Don't worry you will know the sound. It is high pitched and loud! I think the word "screaming" is the best description.

If the belt is even a bit slack it will make this noise every time you rev the motor quickly when you start up cold in the morning. If it has one of those skinny V belt drive like the one in the photo it should be inspected for any signs of cracking on the inside, or any frayed appearance.

If one belt drives the alternator and everything else as well you can take the opportunity to check the bearing in the water pump, alternator or power steering pump.

  • With the belt off, you can turn all the driven items by hand to ensure they spin freely and don't make any grinding noises.
  • You can also grasp the pulley in your hand, wiggle it to see if there is any up and down movement at all. Check the water pump bearing, the alternator, the power steering pump all the same way.

If there is no up and down movement or noise it is likely that everything is OK, and even someone who is non mechanical can avoid serious problems by doing this check. That is proper preventative maintenance.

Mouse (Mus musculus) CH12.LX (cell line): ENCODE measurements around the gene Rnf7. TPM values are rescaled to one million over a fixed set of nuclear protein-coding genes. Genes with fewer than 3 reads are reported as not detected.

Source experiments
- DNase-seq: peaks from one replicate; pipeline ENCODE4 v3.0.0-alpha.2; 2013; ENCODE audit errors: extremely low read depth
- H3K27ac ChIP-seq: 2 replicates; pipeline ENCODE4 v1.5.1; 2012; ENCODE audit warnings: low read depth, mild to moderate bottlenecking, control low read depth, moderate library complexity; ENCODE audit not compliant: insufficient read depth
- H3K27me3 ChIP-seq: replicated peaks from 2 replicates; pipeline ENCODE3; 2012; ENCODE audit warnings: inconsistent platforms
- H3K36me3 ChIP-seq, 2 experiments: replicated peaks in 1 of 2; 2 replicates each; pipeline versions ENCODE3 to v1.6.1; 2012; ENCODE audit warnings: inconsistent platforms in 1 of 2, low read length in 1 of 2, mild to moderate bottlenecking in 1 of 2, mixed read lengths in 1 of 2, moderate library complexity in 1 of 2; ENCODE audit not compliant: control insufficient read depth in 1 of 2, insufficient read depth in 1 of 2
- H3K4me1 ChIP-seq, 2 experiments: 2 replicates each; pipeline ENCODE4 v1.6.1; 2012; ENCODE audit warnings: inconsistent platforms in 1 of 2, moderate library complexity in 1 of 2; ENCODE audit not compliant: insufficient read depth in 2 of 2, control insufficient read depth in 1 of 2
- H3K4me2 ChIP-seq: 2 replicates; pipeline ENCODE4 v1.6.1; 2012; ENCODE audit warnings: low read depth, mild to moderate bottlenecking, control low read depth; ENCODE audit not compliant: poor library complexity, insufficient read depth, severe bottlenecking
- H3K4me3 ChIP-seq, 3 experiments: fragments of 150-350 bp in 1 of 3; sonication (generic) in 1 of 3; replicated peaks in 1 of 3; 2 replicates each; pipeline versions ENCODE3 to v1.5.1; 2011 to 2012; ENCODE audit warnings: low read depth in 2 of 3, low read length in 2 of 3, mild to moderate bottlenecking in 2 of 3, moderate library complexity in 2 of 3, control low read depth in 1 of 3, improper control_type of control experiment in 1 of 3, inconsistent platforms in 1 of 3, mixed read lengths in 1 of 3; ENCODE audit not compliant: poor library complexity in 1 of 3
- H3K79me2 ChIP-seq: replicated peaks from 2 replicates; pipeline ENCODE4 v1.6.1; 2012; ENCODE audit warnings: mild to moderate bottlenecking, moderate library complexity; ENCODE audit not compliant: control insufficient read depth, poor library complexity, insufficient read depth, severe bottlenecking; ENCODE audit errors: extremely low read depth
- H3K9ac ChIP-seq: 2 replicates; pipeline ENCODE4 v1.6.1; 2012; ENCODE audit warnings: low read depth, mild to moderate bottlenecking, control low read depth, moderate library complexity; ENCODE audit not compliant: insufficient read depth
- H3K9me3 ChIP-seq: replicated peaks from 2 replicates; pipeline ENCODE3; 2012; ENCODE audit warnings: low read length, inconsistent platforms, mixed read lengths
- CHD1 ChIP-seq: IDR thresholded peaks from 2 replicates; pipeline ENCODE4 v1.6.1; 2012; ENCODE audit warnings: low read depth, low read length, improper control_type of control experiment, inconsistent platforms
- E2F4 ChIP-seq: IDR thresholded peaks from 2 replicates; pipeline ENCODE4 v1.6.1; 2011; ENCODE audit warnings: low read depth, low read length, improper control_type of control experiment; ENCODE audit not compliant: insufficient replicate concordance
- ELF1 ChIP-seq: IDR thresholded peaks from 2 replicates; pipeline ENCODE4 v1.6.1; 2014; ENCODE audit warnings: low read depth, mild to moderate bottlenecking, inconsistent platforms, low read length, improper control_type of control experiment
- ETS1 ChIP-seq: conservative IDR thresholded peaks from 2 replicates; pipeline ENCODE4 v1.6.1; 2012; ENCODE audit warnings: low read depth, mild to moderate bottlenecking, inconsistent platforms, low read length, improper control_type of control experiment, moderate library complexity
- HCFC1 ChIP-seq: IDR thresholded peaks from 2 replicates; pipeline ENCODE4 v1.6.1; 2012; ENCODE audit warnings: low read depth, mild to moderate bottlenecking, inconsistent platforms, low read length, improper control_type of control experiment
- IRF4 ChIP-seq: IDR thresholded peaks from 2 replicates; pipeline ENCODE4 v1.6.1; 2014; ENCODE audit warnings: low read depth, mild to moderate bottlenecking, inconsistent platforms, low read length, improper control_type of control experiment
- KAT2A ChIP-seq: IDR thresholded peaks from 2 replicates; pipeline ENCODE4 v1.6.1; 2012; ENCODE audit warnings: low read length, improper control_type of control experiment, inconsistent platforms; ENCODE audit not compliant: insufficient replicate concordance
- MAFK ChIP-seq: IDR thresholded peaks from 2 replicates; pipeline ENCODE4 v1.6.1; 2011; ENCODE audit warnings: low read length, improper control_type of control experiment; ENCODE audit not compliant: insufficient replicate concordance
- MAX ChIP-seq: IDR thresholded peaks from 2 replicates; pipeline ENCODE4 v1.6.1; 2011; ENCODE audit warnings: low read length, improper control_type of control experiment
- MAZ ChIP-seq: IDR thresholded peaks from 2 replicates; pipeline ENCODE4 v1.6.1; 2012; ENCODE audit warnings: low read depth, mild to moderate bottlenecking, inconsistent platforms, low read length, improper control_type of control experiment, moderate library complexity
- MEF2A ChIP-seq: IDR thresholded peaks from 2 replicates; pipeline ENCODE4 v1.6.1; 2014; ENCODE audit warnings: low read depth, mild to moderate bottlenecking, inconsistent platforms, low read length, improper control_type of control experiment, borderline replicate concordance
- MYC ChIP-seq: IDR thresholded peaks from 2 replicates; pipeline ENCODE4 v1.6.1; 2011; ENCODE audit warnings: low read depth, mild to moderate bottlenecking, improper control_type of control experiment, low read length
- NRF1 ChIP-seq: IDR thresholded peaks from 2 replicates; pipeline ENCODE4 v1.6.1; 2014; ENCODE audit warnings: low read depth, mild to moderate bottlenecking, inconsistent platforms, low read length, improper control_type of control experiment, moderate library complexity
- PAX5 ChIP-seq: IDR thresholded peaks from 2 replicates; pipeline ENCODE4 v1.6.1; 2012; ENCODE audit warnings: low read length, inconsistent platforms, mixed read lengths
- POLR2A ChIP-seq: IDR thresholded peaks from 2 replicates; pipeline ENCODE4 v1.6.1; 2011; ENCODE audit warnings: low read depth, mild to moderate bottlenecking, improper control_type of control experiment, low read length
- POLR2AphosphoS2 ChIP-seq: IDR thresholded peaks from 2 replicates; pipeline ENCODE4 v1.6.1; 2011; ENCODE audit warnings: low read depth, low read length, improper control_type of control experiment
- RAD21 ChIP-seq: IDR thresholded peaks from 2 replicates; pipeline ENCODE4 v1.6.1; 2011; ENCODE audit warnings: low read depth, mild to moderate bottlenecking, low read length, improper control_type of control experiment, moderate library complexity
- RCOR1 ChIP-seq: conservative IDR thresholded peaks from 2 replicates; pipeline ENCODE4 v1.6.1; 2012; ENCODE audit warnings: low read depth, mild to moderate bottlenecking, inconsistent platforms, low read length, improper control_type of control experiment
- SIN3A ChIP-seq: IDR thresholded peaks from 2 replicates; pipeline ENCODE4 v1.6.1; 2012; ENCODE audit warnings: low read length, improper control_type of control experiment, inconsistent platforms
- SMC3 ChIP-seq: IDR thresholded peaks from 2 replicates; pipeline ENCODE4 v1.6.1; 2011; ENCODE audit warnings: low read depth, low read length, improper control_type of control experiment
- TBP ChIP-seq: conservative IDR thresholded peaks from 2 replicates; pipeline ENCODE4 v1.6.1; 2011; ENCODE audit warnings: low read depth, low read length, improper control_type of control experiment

To repair yourself.

1. Loosen the alternator mounting bolts, move the alternator until it is fully loose, allowing you to remove the belt.

2. Examine the belt for cracks or fraying.

3. Examine the pulleys for excessive wear.

4. Replace/refit the belt to the alternator.

Adjustment the belt so that it is a little tight. This only takes around 10 minutes with a good set of tools. All bolts must be tightened to specs in your manual.

Serpentine belt.

Serpentine belt.

This type of belt does not usually make a screaming noise. Note: the alternator is on the bottom of this motor.
This type of belt does not usually make a screaming noise. Note: the alternator is on the bottom of this motor.

Serpentine belts.

A serpentine belt is often used to drive everything off the one belt. They usually have a spring loaded tensioner to keep the belt tight.

If a serpentine belt drives your alternator it is unlikely to make the screaming noise unless completely worn out and the tensioner no longer working due to extreme belt stretch.

This is a major problem, as if the belt breaks........ your car cannot be driven without any of the driven components working, as:

  • The engine will overheat.
  • the air-conditioning won't work.
  • the battery will not charge.

If this belt breaks when you are driving, you will see a lot of warning lights!